The United States is the only western country to be included on a list of the most dangerous countries in the world for women.
In a new survey of 550 experts on women’s issues, India was named the most dangerous country for women due to the high risk of sexual violence, human trafficking, slave labour, genital mutilation and child marriages.
The annual report commissioned by Thomson Reuters Foundation, examined all 193 members of the United Nations on the several topic including healthcare, economic resources and discrimination, cultural, tribal or religious customs and practices and sexual and non-sexual violence. The respondents to the survey included relief workers, healthcare staff, policy-makers, non-government organization workers and academics.
Since 2016, the number of reported rapes of minor girls in India has increased by 82 per cent. In 95 per cent of these crimes, the rapist was either a family member, friend or neighbour. Although legislation was passed in 2012 to increase the penalty for those convicted of rape, only 1 in 4 cases end with a conviction.
Although disturbing, these statistics are reflective of a pandemic of violence against women and girls.
According to the United Nations Women’s Organization, 200 million women and girls worldwide have been the victims of genital mutilation, 750 million were forced into marriages before their 18th birthday, and 1 in 10 girls around the world have experienced sexual violence before reaching adulthood.
Other countries on the list include Afghanistan, which ranked the highest in terms of discrimination against women, Syria, Somalia, Saudi Arabia, Pakistan, Democratic Republic of Congo, Yemen and Nigeria.
The United States ranked 10th on the list of the most dangerous places in the world for women, largely due to the headline-making #MeToo campaign. The survey reports that the U.S tied Syria as the third most dangerous country in the world for women in terms of sexual violence and access to justice in rape cases, and ranked sixth for non-sexual violence.
While some news outlets state that the U.S makes a “surprise” appearance on the list, the statistics of violence against women speak for themselves.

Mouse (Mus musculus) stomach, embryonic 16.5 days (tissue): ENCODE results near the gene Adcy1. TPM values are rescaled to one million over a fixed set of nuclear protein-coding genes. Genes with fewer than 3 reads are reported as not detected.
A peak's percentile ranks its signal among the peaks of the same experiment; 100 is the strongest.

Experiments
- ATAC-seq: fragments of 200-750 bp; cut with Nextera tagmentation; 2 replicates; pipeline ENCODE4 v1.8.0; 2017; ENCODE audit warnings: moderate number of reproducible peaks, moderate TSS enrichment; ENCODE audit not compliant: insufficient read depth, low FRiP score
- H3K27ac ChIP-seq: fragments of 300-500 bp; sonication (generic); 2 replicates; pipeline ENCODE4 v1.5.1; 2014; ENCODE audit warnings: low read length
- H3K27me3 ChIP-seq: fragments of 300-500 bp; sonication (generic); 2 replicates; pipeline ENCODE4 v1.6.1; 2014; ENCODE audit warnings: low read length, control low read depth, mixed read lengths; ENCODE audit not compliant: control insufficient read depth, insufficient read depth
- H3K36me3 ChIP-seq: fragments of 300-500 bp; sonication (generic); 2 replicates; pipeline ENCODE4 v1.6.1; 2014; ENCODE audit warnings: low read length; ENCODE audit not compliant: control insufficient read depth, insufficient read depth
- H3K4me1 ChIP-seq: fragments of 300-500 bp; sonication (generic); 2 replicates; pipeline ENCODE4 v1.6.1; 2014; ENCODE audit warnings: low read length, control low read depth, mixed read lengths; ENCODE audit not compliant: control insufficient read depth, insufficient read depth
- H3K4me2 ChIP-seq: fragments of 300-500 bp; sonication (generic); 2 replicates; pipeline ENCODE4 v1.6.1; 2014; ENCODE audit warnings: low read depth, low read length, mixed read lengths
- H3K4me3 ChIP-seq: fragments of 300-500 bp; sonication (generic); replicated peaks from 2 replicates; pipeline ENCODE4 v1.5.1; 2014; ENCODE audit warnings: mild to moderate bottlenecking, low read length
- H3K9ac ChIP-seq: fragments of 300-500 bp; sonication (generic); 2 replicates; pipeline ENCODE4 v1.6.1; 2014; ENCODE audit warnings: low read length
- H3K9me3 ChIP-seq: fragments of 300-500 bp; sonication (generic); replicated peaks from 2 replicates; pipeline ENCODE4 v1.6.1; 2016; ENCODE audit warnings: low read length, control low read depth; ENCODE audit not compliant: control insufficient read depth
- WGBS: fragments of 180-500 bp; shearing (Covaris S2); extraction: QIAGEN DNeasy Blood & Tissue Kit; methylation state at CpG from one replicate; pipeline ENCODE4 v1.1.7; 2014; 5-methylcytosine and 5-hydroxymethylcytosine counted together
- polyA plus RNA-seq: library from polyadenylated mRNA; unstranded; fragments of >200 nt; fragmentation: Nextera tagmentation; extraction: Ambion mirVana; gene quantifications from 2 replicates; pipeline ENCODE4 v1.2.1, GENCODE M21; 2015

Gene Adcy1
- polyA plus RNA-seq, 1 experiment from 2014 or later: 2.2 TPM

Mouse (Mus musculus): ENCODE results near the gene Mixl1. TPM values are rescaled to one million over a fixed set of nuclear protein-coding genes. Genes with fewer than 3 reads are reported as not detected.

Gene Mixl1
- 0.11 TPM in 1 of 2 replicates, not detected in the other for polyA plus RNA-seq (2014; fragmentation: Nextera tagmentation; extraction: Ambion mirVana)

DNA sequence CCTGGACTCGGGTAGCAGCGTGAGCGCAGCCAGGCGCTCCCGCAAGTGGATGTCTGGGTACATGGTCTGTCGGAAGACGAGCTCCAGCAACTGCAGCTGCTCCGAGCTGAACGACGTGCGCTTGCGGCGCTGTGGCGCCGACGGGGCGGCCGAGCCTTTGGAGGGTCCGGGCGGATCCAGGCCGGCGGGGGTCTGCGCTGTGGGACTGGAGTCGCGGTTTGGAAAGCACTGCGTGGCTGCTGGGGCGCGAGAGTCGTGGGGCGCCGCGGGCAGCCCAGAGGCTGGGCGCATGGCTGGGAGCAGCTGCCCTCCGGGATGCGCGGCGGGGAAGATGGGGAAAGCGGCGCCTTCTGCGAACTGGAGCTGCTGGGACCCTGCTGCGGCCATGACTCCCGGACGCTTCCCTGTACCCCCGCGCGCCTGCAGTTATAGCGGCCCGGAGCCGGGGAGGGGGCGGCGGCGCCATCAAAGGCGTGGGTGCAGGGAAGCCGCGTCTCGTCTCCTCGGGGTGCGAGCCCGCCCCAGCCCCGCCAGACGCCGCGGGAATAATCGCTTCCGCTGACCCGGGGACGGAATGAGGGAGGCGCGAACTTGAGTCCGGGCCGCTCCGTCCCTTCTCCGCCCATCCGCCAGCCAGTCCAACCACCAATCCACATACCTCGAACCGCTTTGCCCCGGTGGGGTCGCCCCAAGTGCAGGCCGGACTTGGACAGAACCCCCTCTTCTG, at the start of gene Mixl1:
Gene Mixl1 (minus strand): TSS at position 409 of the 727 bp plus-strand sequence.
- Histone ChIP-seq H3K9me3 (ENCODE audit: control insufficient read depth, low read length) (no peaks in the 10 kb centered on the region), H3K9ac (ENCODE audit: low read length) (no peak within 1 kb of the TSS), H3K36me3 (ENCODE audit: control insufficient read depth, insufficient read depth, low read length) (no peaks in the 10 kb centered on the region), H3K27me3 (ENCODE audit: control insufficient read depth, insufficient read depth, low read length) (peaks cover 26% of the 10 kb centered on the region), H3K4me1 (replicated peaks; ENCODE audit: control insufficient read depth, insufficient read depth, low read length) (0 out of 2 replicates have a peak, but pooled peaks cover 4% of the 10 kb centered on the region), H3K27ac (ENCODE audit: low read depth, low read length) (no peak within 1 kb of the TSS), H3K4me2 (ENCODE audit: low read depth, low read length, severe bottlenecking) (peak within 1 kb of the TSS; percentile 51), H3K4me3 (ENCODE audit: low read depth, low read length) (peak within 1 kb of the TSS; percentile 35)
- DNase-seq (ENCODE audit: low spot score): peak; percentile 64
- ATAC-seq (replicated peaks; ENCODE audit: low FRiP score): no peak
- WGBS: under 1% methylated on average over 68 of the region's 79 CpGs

It is reported that 1 in 3 women in the United States have experienced sexual violence at some point in their lives, including rape and attempted rape, stalking and sexual assault, with a majority of victims between the ages of 12 and 34 years old.
In her book, Men Explain Things to Me, author Rebecca Solnit refers to violence against women as ‘the longest war’ ever waged, and one that causes a rape to be reported in the United States every 6.2 minutes.
There has been a long and arduous battle for the crimes against women to be acknowledged and persecuted – even in a country where women have condsiderably more rights and access to economic, educational and healthcare resources than others.
“We have an abundance of rape and violence against women in this country and on this Earth, though it’s never treated as a civil rights or human rights issue, or a crisis or even a pattern,” Solnit writes. “Violence doesn’t have a race, a class, a religion or a nationality, but it does have a gender.”
The reformation and dismantling of political and legal systems that protect the rights of the perpetrators of these crimes not just in the United States, but in Canada, Saudi Arabia, Afghanistan and Nigeria, can seem overwhelming.
However, this change begins first and foremost with a recognition from leaders that we have been living in a world that has waged a global war against women.
To change, there needs to be a commitment from citizens, regardless of gender or nationality to elect officials who will support gender equality, facilitate change, and will convict perpetrators of the crimes that billions of women have suffered at the hands of men.